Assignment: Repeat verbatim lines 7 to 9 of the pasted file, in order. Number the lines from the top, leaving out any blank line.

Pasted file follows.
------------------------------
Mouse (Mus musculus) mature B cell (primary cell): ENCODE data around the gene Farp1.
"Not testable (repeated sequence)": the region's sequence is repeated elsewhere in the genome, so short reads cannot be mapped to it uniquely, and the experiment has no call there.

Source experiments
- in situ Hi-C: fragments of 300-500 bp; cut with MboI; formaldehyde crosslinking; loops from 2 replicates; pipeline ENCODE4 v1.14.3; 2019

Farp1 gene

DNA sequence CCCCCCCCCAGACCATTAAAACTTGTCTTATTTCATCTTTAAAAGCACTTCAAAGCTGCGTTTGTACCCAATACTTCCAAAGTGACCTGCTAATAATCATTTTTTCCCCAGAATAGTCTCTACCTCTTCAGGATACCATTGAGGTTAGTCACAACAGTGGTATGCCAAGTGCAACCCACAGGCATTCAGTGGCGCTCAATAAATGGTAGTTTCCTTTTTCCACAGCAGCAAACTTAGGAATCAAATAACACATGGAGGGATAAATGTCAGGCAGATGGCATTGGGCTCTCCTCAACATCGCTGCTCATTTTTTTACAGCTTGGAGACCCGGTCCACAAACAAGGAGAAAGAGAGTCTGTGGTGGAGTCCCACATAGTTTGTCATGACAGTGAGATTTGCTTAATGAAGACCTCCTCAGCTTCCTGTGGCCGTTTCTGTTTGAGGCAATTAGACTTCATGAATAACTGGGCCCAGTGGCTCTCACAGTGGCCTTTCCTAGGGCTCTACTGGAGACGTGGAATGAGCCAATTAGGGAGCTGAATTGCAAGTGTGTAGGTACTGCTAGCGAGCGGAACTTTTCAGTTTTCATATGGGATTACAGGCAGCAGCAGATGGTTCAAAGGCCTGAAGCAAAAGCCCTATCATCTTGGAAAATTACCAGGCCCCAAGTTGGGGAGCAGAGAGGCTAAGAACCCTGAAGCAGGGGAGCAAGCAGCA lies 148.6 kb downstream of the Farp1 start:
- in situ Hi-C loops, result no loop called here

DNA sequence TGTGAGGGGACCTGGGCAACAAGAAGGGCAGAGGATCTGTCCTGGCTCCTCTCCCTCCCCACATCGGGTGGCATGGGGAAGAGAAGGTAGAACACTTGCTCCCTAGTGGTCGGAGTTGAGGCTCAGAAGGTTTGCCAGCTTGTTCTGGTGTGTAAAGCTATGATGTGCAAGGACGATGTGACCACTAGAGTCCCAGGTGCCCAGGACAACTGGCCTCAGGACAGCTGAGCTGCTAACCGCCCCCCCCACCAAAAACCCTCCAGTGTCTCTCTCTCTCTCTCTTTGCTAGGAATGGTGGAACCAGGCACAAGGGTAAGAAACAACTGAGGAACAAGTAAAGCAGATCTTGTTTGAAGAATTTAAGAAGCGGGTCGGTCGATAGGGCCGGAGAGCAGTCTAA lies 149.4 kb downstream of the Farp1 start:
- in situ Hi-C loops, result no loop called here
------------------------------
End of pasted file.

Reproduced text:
- in situ Hi-C loops, result no loop called here

DNA sequence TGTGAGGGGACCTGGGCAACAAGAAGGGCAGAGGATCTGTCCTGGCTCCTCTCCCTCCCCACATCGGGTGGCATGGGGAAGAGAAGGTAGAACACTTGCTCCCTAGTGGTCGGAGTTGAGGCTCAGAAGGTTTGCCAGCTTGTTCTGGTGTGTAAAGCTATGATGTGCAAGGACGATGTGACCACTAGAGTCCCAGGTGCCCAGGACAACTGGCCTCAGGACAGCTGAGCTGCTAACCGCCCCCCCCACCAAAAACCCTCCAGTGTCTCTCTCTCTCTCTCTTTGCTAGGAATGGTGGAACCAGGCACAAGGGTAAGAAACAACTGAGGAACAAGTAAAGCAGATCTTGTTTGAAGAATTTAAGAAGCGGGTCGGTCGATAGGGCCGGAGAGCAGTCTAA lies 149.4 kb downstream of the Farp1 start:
- in situ Hi-C loops, result no loop called here